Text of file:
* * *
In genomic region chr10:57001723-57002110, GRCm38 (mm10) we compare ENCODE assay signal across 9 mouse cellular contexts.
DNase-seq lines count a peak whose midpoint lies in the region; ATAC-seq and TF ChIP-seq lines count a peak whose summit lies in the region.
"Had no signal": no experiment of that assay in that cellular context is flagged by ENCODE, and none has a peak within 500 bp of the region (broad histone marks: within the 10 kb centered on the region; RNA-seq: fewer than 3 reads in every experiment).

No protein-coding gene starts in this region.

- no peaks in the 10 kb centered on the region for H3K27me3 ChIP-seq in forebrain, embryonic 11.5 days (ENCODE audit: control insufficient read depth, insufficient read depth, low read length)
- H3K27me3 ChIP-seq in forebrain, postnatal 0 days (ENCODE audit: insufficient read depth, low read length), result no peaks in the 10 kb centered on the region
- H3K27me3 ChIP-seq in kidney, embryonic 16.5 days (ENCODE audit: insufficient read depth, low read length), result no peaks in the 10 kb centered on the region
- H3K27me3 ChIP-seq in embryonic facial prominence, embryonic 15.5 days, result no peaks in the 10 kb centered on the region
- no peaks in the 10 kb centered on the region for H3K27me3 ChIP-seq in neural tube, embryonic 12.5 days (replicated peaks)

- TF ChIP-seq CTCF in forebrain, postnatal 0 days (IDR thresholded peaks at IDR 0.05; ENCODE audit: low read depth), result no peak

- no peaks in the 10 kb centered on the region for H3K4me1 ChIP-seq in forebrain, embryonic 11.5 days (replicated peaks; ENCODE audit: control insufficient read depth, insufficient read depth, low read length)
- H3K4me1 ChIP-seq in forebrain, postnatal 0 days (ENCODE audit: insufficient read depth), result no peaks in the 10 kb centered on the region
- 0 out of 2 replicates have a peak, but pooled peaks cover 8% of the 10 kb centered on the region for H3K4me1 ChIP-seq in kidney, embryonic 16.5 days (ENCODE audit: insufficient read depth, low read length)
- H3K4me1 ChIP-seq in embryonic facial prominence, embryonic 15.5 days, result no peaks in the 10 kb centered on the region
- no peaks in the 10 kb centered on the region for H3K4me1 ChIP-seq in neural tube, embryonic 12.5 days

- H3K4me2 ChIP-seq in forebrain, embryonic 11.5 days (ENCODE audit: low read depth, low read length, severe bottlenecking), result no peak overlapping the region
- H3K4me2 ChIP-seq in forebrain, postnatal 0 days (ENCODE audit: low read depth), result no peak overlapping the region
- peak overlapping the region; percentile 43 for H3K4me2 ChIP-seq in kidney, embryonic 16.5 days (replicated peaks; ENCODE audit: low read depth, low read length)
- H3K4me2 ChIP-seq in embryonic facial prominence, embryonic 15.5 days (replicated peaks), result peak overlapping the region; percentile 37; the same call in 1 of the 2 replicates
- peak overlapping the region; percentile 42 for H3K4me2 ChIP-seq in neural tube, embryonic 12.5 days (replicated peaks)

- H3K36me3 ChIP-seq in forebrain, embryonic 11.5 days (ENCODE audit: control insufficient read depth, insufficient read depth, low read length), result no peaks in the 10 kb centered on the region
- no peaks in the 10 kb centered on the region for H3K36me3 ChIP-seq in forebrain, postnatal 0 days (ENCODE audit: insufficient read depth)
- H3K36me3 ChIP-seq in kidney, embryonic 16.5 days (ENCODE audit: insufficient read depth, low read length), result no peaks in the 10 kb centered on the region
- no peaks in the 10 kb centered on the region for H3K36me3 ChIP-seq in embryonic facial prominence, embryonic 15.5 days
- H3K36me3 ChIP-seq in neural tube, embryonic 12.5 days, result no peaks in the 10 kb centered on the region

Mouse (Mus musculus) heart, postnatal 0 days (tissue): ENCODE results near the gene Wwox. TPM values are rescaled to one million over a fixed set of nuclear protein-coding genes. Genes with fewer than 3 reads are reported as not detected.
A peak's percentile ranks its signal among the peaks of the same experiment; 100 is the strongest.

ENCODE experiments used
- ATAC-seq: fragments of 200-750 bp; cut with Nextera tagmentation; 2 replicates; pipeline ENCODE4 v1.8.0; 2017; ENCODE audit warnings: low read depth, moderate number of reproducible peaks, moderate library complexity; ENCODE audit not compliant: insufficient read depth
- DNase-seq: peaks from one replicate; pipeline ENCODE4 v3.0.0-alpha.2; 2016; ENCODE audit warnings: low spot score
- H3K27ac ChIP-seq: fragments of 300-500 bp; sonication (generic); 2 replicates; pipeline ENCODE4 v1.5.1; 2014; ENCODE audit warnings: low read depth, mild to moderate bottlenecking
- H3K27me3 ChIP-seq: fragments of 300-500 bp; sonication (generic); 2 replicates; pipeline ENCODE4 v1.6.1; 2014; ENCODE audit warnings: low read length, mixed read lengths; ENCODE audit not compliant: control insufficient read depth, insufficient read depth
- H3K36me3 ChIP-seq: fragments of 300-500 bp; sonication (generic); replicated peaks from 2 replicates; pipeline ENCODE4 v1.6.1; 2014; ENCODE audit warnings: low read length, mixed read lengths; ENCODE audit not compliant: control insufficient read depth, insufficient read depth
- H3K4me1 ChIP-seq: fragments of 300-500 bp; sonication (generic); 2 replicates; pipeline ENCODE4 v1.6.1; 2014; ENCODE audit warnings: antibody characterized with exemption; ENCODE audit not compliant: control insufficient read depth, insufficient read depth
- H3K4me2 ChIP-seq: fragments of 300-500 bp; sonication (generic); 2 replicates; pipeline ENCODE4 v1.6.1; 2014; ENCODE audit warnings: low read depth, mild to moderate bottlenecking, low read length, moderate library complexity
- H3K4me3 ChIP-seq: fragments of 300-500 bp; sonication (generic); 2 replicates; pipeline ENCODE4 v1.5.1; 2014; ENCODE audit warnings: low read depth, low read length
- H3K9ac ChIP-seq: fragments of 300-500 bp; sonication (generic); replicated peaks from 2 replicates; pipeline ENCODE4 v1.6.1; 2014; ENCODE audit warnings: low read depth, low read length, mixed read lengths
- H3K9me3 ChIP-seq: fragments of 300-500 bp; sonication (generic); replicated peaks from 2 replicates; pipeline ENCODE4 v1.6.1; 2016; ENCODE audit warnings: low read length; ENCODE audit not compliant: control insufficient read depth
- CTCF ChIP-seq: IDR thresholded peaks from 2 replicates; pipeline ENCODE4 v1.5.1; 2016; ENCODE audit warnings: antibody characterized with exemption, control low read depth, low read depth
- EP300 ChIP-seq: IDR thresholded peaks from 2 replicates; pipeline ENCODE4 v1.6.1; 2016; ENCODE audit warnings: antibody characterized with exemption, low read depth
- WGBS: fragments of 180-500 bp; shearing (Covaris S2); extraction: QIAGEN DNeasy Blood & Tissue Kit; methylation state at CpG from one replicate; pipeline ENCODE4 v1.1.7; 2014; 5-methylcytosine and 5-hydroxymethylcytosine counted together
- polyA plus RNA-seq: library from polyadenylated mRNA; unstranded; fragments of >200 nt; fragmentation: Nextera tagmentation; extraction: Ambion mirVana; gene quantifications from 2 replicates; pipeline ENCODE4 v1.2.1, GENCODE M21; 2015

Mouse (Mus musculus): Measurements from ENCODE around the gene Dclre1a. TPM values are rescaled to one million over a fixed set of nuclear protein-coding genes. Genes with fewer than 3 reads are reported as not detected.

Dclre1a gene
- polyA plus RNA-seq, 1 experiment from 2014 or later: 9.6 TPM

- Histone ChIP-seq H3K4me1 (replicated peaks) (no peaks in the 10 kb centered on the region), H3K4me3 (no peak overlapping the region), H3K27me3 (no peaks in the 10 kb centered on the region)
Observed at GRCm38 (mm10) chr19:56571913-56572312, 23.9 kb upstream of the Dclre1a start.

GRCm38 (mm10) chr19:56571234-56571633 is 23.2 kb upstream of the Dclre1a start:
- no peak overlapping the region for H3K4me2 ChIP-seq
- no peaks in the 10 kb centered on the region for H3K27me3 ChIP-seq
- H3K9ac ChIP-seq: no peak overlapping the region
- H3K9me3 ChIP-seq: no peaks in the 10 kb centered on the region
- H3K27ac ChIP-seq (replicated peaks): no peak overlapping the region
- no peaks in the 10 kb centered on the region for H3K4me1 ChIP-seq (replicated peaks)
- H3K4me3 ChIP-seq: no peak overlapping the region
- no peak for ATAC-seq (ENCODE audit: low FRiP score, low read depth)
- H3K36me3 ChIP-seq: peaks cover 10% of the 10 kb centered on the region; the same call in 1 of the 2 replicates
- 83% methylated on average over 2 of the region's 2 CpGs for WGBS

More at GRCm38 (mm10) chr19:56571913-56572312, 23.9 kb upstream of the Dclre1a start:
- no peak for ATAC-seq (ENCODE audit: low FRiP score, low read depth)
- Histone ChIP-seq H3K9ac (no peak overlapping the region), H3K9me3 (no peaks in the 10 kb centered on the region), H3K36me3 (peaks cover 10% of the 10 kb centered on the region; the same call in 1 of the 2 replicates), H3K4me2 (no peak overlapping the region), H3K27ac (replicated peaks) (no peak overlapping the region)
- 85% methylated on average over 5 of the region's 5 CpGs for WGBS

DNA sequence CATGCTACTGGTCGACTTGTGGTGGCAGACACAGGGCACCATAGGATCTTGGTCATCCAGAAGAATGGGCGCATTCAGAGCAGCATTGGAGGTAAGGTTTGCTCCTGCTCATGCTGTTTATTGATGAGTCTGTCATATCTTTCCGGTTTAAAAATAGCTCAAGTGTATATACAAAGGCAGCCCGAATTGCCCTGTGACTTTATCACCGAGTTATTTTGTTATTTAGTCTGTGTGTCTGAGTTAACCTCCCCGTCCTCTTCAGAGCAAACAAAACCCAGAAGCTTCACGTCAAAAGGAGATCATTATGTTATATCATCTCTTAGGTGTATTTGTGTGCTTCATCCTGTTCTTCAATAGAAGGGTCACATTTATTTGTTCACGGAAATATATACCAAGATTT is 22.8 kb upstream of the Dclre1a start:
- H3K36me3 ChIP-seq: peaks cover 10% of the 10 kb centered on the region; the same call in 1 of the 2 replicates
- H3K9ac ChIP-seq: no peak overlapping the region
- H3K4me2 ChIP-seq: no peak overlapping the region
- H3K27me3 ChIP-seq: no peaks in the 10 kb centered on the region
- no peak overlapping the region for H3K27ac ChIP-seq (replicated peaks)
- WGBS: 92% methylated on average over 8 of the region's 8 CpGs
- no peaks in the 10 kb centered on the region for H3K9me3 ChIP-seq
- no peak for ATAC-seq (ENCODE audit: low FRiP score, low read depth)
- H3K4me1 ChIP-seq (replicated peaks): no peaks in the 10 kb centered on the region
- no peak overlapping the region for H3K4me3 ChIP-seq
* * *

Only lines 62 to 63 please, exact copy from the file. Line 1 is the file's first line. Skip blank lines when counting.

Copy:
- 85% methylated on average over 5 of the region's 5 CpGs for WGBS

DNA sequence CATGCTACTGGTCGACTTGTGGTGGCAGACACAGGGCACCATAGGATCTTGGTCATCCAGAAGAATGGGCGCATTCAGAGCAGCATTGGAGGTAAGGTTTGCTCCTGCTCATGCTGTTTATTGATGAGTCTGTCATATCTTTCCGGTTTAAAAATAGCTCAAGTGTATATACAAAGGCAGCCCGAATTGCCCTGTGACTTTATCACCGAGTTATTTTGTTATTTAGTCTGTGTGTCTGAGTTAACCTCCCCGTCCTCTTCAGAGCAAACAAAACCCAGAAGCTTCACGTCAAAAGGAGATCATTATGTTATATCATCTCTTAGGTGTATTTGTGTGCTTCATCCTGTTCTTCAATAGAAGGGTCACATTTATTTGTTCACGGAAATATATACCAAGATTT is 22.8 kb upstream of the Dclre1a start: